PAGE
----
EAT, SMILE, EAT, REPEAT:
The New York Times said it a bunch of times. Other newspapers and magazines have been saying it. And a gazillion trillion others have continued to echo it: Peru has the best cuisine in the world! But don’t listen to any of them. What do they know? Listen to me. It’s true! I may not be able to cook a lick, but I know food that goes beyond the ordinary when I see and taste it. I have not had one bad meal in Peru. You just have to know where to look, but you don’t have to look very hard or even far. Just about anywhere you turn in Peru, you will bump into great cooking. People who know a great deal more about food than I do credit Peru’s diverse cultures that have borrowed from each other – a spice or two here, a cooking method there – to create unique dishes and presentations. So Europe meets Africa meets Asia meet Indigenous meet in Peru! And Le Cordon Bleu Peru continues to crank out skilled chefs in the great tradition of the acclaimed Gaston Acurio. I had the pleasure of dining at two of Acurio’s restaurants – Tanta in Lima and ChiCha in Cuzco – and it made me happier than a fat kid in a bakery. The dishes were a burst of flavors. At ChiCha where I struggled to get a table, I had a seafood risotto that was killer. I ate every grain and wanted more. And just as ChiCha, I found Tanta purely by accident: I was walking around looking for a place to eat and noticed the crowds. If you don’t take my word for it, listen to the New York Times and the gazillion trillions. And the other newspapers and magazines that have continued to extoll Peru as a gastronomic powerhouse. It truly is.
WITHOUT ME YOU ARE NOTHING!:
Peru has a race and class problem that has led to a bit of an identity crisis. You see, white, wealthier Peruvians tend to look down at the Afro-Peruvian and indigenous populations. They don’t value them. If anything, they treat them as a thing to be scorned. Of course I’m not talking about all Euro-Peruvians, those with Spanish backgrounds. Just some. It’s not talked about much. But ask any Peruvian about it and they will open up about it. A great deal of this disdain is reserved for the indigenous population. You hear the word “cholo” directed at the indigenous population and you know it’s not exactly a compliment. This has lead to young descendants of the Incas denying their heritage. Some refuse to learn or speak Quechua. They are conflicted about who they are. They want to be identified as anything but from indigenous stock. And yet, were it not for their culture and the heritage that their ancestors built, Peru would lose a huge chunk of its tourism. You think the tourists are coming to see white Euro-Peruvians dressed in their suits and ties? No, they want to take home photos posing with indigenous people in Machu Picchu. Snap your finger and rid yourselves of the indigenous populations and Peru would be just another mediocre country known for not very much. Well, except it’s good eats J Anyway. It’s time the indigenous populations of Peru – Cuzco, by the way, is somewhat of an exception – start fully embracing who they are and that white Peruvians stop painting them as low class nothings.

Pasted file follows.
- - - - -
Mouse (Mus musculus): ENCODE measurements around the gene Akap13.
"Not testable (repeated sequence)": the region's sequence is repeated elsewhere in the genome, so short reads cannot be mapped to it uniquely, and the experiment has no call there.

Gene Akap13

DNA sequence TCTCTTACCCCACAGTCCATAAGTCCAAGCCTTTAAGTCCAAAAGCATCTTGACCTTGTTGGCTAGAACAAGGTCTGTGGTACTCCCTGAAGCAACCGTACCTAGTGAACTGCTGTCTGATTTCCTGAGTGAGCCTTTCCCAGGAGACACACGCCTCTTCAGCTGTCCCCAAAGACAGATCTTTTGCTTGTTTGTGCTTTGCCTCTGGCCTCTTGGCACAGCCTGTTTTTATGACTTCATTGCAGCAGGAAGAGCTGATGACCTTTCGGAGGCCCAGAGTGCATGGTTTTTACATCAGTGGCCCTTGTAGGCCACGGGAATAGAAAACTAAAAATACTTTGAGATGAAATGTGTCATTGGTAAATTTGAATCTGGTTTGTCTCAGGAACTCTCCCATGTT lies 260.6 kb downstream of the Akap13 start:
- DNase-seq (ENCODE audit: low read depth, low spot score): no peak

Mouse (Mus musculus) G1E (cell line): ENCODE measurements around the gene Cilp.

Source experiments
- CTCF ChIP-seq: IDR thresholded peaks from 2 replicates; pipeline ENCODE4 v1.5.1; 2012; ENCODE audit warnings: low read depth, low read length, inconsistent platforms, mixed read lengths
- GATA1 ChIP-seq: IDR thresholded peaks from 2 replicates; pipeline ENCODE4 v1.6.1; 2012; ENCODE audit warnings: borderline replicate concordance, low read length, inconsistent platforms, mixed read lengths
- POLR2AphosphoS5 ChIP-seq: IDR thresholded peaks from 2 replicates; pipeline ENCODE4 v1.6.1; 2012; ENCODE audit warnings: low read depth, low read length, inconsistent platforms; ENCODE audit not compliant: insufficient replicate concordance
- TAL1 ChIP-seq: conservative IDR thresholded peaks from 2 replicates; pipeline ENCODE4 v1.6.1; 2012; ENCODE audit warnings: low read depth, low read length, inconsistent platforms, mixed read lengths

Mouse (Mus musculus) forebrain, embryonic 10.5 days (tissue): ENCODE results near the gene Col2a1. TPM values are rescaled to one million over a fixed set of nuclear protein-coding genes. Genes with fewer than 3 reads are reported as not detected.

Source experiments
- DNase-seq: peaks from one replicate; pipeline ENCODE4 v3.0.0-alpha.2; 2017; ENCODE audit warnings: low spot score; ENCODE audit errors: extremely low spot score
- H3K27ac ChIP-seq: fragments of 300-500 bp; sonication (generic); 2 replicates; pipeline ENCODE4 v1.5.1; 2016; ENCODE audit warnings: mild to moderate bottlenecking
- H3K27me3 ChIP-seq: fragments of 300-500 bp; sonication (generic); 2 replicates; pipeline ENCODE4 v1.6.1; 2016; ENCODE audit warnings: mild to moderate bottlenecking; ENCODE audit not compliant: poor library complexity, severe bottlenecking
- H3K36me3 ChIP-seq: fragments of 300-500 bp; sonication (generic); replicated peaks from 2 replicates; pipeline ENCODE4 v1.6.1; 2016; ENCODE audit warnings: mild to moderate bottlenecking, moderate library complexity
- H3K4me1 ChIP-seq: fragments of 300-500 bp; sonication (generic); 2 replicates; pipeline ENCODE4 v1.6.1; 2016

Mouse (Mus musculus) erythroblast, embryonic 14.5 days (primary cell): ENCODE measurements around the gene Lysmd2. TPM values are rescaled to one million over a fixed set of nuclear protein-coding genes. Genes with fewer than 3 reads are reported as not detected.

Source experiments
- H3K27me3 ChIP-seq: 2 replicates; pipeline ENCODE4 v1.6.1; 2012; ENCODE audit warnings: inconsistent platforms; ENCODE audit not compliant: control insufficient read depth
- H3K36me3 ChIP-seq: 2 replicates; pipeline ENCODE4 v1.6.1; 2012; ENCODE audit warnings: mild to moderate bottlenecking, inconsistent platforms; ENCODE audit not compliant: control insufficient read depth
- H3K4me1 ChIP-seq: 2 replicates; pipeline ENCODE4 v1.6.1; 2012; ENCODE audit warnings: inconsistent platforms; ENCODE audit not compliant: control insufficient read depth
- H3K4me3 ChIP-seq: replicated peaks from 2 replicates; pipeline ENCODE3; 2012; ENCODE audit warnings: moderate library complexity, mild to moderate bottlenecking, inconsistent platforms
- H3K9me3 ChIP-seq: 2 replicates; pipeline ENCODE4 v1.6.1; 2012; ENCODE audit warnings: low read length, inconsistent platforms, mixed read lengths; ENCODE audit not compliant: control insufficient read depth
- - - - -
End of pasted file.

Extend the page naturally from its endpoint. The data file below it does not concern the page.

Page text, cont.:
THAT’S SO RUDE!:
Okay, so I completely understand that what works for the United States and other supposed “civilized” and “refined” countries doesn’t necessarily work in other countries where chaos is somewhat of a norm. But rude to me is rude. If I’m standing in a crowd watching a parade and you come along and shove me aside to get a view of the parade with not an “excuse me” or “sorry” you are rude! rude! rude! Pushing and shoving people to take their spot was a daily occurrence in Cuzco. I thought at first it was an individual and isolated thing but it just kept happening. So I asked several Peruvians from Cuzco about it and they all said the same thing. That they were aware of this rude behavior and that it was due in part to people simply not being taught manners at home. It’s accepted behavior. Other outsiders – i.e. visitors – experienced this and also wondered about it. Sorry to say this behavior was largely in the indigenous population, i.e., poor and largely un- or miseducated. Now, I’m taller than most in Peru, so being shoved to the back didn’t trouble me much. I could still get a good view over the people in front of me. But still, manners, manners!
THE PRICE IS WRONG!:
Cuzco is so expensive it has priced out even Peruvians. Many Peruvians are poor and can’t afford to travel beyond their borders. But I found it interesting that many Peruvians can’t afford to visit Machu Picchu and never have. The entrance fee, the transportation and other related costs put Machu Picchu and other Inca sites out of reach. I understand that governments try to squeeze every dollar or euro out of tourists, but they some seriously need to evaluate the money they ask their citizens to pay. This is especially true of Peru. One of the employees at my hotel said he had been to Machu Picchu only because someone else paid the costs, but his wife – a Peruvian born and raised in Cuzco – had never been to the site. They simply could not afford it. Just about every South American country has two or three different prices – one higher price for tourists, one for citizens of the country and one for locals. Galapagos, for instance, has such a system in which locals pay no entry fees or very little. Peru, it’s time you get a clue.
WARTS AND ALL:
With all its faults, Peru is magical, breathtaking, beautiful, fun, and rich in Pre-Columbian and colonial history. And the civilization that the Incas built is everywhere, not just Machu Picchu. I loved Peru!